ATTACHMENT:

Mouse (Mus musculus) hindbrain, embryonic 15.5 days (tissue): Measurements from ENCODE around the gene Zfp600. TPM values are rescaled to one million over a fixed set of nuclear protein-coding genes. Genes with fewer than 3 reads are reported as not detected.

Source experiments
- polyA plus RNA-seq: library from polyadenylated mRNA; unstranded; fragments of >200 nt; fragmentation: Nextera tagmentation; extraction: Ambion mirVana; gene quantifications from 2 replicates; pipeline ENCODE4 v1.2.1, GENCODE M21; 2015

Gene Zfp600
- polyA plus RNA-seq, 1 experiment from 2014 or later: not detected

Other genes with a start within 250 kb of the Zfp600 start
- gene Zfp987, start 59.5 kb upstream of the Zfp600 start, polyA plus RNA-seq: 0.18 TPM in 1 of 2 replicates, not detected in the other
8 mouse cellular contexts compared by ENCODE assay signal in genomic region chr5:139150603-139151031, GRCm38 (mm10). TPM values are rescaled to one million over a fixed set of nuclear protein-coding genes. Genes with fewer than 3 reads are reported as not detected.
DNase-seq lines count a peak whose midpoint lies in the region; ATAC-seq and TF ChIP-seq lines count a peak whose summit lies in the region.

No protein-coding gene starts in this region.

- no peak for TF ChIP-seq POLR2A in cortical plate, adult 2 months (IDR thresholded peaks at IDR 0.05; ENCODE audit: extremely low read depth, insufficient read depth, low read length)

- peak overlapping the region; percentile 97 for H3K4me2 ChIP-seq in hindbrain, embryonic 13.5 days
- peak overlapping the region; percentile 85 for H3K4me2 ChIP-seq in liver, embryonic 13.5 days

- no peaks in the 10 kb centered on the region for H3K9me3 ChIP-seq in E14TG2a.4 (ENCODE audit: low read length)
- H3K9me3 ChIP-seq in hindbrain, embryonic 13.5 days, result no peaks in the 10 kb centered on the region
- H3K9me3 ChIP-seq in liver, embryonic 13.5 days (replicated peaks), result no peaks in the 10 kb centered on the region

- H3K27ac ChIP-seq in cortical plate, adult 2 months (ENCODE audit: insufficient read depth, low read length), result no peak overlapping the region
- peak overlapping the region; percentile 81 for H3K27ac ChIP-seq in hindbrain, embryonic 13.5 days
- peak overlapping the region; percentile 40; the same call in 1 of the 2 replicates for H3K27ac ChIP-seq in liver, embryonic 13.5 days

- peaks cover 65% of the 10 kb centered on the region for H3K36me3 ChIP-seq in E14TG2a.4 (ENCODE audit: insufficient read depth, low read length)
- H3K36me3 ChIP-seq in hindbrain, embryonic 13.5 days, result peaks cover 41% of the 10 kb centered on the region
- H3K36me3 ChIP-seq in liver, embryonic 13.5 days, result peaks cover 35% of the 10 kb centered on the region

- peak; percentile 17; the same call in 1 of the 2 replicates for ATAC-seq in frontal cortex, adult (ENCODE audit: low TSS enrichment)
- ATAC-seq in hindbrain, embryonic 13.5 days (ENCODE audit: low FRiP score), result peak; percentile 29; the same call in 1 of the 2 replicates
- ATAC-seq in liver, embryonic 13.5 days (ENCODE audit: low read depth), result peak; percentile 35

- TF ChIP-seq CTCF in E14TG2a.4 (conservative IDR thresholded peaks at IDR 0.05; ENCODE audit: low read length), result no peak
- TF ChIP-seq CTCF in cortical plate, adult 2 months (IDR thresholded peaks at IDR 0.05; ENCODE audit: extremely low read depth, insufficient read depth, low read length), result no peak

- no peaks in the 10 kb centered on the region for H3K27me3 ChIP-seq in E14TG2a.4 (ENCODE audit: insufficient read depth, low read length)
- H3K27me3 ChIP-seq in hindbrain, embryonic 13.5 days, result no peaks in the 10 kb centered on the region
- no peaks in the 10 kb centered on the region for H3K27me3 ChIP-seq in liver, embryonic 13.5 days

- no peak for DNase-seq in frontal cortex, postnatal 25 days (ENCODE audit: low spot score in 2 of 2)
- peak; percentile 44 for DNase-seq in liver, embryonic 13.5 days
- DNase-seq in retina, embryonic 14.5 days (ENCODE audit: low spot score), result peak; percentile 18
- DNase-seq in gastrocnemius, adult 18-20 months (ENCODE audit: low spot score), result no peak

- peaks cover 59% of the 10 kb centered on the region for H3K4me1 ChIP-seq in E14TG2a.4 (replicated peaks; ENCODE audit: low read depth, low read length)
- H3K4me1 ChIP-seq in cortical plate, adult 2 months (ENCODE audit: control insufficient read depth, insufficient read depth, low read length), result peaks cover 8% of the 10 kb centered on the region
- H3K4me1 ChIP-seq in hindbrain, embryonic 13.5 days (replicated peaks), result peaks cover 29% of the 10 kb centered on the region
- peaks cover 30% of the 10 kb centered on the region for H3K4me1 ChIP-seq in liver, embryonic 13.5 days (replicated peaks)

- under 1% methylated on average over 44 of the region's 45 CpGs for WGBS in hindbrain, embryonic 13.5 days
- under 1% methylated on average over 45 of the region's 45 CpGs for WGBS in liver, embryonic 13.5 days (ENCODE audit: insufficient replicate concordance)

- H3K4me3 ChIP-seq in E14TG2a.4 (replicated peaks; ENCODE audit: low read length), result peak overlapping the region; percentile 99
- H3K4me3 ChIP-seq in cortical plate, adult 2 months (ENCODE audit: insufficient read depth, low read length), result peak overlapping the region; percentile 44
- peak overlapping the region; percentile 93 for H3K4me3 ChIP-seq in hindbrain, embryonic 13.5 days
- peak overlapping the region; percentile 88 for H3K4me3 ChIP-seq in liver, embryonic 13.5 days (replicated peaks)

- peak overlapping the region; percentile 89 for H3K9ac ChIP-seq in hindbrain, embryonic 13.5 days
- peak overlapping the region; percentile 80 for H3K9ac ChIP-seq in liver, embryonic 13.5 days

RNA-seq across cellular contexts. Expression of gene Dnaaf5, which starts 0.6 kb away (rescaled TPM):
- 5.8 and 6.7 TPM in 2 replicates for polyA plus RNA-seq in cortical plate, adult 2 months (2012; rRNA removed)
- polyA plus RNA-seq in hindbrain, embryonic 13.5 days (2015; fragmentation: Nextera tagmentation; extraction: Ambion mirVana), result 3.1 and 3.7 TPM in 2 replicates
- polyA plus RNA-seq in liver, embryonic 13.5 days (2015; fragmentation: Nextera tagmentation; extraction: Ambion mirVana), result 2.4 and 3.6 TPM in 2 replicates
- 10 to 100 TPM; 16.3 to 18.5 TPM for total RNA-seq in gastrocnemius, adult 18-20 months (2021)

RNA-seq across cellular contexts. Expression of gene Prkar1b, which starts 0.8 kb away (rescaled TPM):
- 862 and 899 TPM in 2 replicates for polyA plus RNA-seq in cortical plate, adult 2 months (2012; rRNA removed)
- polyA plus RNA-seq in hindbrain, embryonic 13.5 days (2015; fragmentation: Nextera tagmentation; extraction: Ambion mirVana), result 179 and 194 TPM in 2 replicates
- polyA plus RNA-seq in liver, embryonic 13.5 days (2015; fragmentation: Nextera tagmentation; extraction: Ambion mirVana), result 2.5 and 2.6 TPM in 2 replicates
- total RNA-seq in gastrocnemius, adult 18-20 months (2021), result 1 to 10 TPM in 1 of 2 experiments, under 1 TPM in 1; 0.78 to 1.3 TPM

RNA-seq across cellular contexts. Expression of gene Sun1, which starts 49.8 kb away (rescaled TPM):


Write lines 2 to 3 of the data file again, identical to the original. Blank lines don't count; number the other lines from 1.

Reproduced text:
Source experiments
- polyA plus RNA-seq: library from polyadenylated mRNA; unstranded; fragments of >200 nt; fragmentation: Nextera tagmentation; extraction: Ambion mirVana; gene quantifications from 2 replicates; pipeline ENCODE4 v1.2.1, GENCODE M21; 2015